What Is Zenker’s Diverticulum and How Is It Treated

What Is Zenker’s Diverticulum?

Zenker’s diverticula are small sacs located between the sigmoid colon and rectum. They form when bile from the liver passes through tiny holes in the wall of the intestine (the sigmoids). These small openings allow bile to flow into your bloodstream. When these passages become blocked or inflamed, they cause cramping pain in your abdomen.

How Is Zenker’s Diverticula Treated?

The first step in treating zenker’s diverticula is to remove them. There are two main ways of doing this: surgical removal or laparoscopic surgery. Surgery involves cutting out the offending sac with a scalpel or knife. Laparoscopy is a minimally invasive procedure where a camera is used to see inside the body without having to open up organs such as the stomach and intestines.

Laparoscopic surgery is generally considered to be safer than other types of surgery because it does not require general anesthesia. However, there have been cases where complications occur during surgery. Some of these include bleeding, infection, blood clots, perforation of the bowel and even death due to complications from the operation itself.

Fortunately, the mortality rate for this kind of surgery is extremely low. The most common side effects are mild and easily manageable. These are mainly digestive issues and can be gotten over with medication or a change in diet. Antacids can also be used to help with stomach acid reflux, a particularly common issue which results in heartburn.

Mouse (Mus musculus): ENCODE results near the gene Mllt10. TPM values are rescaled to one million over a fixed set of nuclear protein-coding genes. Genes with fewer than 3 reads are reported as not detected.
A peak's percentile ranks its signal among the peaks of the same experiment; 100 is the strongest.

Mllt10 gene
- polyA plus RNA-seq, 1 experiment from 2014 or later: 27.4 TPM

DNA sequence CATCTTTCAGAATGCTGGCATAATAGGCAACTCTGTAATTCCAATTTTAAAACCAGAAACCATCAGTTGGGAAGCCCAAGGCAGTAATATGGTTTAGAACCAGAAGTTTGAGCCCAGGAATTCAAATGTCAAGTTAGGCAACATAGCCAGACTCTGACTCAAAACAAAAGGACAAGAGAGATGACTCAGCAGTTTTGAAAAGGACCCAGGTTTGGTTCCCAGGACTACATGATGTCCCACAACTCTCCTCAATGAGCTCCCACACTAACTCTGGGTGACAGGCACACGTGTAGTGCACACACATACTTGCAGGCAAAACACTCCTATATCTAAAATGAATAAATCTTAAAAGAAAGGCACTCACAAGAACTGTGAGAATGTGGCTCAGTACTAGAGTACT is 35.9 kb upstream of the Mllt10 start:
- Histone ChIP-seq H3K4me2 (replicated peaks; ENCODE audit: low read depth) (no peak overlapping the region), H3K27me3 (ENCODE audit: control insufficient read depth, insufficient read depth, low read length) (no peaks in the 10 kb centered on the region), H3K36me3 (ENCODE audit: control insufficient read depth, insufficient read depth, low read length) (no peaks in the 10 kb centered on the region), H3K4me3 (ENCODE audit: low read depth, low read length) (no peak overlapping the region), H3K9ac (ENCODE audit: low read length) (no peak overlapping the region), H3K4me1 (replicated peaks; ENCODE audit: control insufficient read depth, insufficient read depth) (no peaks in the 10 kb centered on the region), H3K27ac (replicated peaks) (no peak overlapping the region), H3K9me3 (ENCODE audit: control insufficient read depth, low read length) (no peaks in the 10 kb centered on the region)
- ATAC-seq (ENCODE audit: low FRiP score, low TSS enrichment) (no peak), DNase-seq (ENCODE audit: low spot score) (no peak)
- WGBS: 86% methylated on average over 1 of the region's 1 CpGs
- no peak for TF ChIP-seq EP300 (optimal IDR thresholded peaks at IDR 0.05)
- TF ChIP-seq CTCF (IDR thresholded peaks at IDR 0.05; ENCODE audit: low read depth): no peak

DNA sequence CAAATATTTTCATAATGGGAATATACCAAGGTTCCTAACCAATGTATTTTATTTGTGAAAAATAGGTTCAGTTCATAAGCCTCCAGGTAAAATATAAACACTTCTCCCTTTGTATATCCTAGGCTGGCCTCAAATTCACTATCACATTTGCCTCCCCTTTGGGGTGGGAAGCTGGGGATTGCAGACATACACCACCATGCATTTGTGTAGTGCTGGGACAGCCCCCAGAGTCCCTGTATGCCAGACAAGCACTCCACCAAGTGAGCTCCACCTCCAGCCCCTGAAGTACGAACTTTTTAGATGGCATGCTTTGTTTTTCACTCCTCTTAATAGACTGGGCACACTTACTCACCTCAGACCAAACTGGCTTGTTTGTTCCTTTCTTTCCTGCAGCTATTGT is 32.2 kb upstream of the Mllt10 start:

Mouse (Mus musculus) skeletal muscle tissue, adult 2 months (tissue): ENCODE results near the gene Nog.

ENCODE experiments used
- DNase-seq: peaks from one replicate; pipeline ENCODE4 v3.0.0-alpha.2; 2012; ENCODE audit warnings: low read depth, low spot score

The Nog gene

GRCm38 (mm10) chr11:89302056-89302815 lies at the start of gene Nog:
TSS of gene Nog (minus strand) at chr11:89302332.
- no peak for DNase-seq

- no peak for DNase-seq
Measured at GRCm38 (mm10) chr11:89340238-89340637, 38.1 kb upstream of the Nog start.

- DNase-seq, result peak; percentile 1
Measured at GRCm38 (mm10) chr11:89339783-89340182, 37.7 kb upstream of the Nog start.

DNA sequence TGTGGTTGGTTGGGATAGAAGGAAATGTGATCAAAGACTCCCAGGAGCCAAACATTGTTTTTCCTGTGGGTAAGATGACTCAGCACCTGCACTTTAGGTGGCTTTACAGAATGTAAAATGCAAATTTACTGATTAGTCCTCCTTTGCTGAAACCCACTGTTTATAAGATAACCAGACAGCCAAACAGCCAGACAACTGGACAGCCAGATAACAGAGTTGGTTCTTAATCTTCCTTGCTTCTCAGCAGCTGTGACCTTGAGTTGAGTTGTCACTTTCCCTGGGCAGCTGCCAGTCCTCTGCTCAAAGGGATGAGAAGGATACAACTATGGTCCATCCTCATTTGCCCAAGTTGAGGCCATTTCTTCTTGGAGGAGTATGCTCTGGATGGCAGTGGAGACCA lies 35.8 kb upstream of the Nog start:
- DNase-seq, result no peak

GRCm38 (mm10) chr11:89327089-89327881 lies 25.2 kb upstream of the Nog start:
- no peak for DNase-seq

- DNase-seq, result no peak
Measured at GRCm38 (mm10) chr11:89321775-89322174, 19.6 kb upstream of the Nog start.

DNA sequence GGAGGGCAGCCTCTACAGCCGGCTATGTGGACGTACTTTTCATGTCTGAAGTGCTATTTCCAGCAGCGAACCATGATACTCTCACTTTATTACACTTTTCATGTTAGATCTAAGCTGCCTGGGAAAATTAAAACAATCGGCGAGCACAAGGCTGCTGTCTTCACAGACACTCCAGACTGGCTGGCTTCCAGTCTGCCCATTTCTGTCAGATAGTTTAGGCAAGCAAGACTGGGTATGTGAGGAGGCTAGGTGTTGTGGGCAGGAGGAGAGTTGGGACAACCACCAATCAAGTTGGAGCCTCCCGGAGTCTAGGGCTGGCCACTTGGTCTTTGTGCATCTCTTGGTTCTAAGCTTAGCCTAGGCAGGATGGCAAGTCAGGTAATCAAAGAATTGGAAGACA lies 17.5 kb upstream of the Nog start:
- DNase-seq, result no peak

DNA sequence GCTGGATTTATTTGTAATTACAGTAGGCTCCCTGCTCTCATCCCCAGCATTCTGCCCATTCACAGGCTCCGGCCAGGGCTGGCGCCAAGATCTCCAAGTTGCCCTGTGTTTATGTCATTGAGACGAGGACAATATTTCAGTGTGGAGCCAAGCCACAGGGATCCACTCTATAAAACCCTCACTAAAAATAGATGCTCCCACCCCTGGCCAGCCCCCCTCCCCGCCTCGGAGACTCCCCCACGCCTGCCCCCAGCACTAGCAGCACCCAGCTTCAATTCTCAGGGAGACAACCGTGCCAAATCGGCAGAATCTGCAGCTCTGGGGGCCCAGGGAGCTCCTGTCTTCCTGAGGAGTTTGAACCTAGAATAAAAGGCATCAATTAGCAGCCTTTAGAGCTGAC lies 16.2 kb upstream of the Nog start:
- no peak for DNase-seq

1 out of every 3 people will experience this condition at some point during their lives. While it can be annoying and uncomfortable at times, it should go away by itself or with over-the-counter medication.

As stated in the beginning of this post, zenker’s diverticula surgery complications can be serious. The most common ones result from cutting the tissue inside the abdomen and bowel too deeply. Severe bleeding is also a possibility during and after operations. If this occurs, you may need a blood transfusion or else you could lose enough blood to die.

Other less serious aftereffects are also possible, but should not be a cause for concern. These include gas, bloating, diarrhea, nausea and vomiting. While a change in diet can help to alleviate these symptoms, it is often temporary. To get rid of the diverticula permanently, it is necessary to have surgery.

This is recommended if you experience pain in your abdomen on a regular basis.

The main factors in determining whether or not to take action are the severity of your symptoms and your overall health. While it is true that many people live their whole lives without experiencing diverticulosis, it can be treated if the need arises.

What Are the Benefits of Treating Zenker’s Diverticula?

Pain in your abdomen is arguably the most common symptom of zenker’s diverticula. This pain can result in a decrease in appetite.

Sources & references used in this article:

Flexible endoscopic treatment of Zenker’s diverticulum: a new approach by CJJ Mulder, G Den Hartog, RJ Robijn, JE Thies – Endoscopy, 1995 – thieme-connect.com

Meditation on the pathogenesis of hypopharyngeal (Zenker’s) diverticulum and a report of endoscopic treatment in 545 patients by JJM van Overbeek – Annals of Otology, Rhinology & …, 1994 – journals.sagepub.com

Endoscopic treatment of Zenker’s diverticulum by K Hashiba, AL de Paula, JGN da Silva… – Gastrointestinal …, 1999 – Elsevier

Pathogenesis and methods of treatment of Zenker’s diverticulum by JJM van Overbeek – Annals of Otology, Rhinology & …, 2003 – journals.sagepub.com

Surgical treatment of Zenker’s diverticulum by K Aggerholm, P Illum – The Journal of Laryngology & Otology, 1990 – cambridge.org

Surgical treatment of Zenker’s diverticulum by Y Yuan, YF Zhao, Y Hu, LQ Chen – Digestive Surgery, 2013 – karger.com

Zenker’s diverticulum: exploring treatment options by A Bizzotto, F Iacopini, R Landi… – Acta …, 2013 – ncbi.nlm.nih.gov